The discovery of a new source-rock indicator for diamond formation has the potential to help geologists locate and identify valuable diamond deposits around the world, a study by the University of Alberta and De Beers shows.
“The outcome of the project fundamentally changes our understanding of where diamonds come from,” Thomas Stachel, a University of Alberta geologist and the Canadian research chair for diamonds, was quoted as saying in an online article published by Phys.org. “[It] has the potential to cause diamond companies to retool their approach to exploration.”
Geologists at Canada’s University of Alberta studied a sample of 116 diamonds from De Beers’ Victor mine in Ontario. The goal was to characterize the sample’s mineral inclusions and identify any that could be age-dated using their isotopic compositions, which could serve as indicator materials for kimberlite.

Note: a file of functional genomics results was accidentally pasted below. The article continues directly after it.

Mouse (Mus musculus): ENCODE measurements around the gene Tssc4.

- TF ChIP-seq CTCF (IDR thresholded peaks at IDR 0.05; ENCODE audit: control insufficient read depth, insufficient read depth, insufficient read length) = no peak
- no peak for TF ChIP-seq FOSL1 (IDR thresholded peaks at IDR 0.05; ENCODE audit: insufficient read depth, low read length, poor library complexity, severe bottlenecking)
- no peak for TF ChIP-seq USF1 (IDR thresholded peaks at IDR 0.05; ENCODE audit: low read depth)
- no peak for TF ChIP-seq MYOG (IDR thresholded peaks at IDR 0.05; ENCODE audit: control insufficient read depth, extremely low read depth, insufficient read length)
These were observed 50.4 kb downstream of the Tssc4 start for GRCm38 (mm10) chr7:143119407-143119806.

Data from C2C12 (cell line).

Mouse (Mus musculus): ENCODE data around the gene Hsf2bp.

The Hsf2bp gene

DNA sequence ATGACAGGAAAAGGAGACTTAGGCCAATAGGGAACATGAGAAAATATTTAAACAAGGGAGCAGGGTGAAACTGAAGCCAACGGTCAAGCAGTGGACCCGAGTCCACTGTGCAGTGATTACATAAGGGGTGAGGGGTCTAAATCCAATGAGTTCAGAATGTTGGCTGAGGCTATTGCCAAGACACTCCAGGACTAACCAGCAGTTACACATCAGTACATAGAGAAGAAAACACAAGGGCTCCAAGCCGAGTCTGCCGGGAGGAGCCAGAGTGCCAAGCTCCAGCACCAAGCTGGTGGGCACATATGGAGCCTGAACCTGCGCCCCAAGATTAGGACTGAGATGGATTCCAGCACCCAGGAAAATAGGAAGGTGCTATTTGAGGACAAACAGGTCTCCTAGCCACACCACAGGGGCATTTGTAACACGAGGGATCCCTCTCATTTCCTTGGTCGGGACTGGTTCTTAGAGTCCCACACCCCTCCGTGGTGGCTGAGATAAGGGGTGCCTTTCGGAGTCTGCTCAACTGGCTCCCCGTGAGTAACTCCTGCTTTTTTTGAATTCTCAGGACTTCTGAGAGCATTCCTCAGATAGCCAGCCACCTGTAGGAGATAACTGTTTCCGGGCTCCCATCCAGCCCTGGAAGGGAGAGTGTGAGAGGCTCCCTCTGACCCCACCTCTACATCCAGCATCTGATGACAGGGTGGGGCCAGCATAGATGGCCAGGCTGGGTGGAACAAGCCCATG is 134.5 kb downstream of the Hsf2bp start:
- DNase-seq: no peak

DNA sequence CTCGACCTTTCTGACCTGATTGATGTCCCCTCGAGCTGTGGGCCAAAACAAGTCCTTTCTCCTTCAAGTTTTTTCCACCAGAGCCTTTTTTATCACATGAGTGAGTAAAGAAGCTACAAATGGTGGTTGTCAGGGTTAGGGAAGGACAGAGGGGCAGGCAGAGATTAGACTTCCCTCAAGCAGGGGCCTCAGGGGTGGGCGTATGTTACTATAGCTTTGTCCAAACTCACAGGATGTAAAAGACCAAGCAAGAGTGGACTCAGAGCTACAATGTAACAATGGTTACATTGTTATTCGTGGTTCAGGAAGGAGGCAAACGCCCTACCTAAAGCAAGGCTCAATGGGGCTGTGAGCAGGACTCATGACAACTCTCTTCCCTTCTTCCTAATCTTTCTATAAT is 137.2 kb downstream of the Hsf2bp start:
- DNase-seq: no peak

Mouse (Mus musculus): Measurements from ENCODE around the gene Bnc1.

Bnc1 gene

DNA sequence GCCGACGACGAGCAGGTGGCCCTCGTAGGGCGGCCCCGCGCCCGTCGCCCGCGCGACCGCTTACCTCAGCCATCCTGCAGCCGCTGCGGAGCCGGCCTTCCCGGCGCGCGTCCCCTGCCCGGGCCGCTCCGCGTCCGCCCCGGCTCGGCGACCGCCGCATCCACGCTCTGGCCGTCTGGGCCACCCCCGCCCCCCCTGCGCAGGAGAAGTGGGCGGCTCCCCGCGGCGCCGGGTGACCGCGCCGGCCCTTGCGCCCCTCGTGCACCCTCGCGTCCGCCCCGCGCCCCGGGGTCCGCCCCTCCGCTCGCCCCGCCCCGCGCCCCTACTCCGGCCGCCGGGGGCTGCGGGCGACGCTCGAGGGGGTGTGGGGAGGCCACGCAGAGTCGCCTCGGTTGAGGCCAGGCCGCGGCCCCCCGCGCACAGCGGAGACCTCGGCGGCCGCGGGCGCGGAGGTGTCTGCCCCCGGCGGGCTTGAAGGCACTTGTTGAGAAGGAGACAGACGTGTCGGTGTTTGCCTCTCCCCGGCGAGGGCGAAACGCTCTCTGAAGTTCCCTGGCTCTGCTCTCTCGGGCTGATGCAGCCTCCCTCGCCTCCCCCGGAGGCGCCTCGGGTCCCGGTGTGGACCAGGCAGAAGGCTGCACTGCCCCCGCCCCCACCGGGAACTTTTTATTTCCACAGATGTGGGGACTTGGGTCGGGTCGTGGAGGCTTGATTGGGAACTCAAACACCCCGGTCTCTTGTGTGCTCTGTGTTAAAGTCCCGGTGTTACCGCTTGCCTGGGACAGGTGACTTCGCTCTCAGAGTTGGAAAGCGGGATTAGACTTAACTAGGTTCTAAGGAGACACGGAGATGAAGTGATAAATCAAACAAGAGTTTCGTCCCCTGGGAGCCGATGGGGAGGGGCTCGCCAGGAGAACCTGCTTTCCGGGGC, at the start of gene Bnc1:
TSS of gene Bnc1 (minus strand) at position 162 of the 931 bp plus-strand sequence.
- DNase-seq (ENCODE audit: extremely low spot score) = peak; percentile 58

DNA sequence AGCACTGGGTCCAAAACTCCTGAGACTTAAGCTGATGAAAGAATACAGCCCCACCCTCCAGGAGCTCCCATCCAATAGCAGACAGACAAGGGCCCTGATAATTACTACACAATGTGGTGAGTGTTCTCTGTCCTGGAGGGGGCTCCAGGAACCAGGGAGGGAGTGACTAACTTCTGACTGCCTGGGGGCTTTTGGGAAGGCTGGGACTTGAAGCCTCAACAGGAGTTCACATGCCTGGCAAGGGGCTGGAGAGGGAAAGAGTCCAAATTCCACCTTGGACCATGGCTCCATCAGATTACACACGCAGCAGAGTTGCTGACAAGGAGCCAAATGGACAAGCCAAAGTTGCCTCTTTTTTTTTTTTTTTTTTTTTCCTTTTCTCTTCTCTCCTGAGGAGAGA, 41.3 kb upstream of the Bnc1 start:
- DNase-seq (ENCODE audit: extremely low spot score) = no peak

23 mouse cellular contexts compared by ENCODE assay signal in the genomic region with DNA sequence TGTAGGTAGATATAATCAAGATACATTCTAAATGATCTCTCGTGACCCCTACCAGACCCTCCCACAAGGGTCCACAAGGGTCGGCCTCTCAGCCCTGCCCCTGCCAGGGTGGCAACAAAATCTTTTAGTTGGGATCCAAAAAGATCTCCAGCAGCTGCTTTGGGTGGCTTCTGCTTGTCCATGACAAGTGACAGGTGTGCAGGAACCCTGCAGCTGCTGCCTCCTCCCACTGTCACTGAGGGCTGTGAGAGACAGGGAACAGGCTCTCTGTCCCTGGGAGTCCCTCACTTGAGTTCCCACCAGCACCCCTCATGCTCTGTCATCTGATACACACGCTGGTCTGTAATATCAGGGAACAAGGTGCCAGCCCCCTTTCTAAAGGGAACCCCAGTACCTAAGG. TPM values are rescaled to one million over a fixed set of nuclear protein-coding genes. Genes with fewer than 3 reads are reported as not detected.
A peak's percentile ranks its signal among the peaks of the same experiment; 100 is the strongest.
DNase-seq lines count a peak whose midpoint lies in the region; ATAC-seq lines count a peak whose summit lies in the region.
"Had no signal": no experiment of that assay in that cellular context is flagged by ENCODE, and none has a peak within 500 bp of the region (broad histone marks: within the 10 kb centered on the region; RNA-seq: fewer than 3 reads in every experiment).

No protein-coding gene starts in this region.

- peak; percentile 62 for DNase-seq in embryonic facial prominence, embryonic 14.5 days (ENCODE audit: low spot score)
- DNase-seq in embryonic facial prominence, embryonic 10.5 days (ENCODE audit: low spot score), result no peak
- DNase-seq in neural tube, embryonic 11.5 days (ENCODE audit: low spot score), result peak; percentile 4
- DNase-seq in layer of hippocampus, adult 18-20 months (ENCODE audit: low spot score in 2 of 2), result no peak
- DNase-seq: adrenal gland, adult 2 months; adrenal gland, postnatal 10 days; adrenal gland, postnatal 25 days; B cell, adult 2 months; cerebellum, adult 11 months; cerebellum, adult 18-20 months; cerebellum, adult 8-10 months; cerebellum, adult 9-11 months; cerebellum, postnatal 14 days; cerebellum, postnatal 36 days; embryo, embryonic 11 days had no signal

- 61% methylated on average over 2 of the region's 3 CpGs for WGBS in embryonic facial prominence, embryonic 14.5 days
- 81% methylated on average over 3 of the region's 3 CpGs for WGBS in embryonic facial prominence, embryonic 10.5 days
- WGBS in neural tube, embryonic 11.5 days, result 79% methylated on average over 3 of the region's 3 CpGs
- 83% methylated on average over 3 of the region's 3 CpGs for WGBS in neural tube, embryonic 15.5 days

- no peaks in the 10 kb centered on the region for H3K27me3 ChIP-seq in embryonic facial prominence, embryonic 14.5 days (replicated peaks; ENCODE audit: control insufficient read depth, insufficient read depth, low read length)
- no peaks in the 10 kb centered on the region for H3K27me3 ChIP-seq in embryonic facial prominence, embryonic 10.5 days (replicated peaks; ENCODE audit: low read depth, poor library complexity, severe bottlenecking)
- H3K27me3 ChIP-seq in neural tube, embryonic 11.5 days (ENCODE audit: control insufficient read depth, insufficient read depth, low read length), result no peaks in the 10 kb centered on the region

Of the stones tested, 99 showed garnet inclusions, a typical indicator for diamonds. However, 85% of those garnet samples were found to be lherzolite, a peridotitic rock that had previously been discovered around diamond areas, but had been considered unimportant.
“This makes Victor the first significant diamond mine in the world that extracts a predominantly lherzolite-derived diamond production,” the study notes.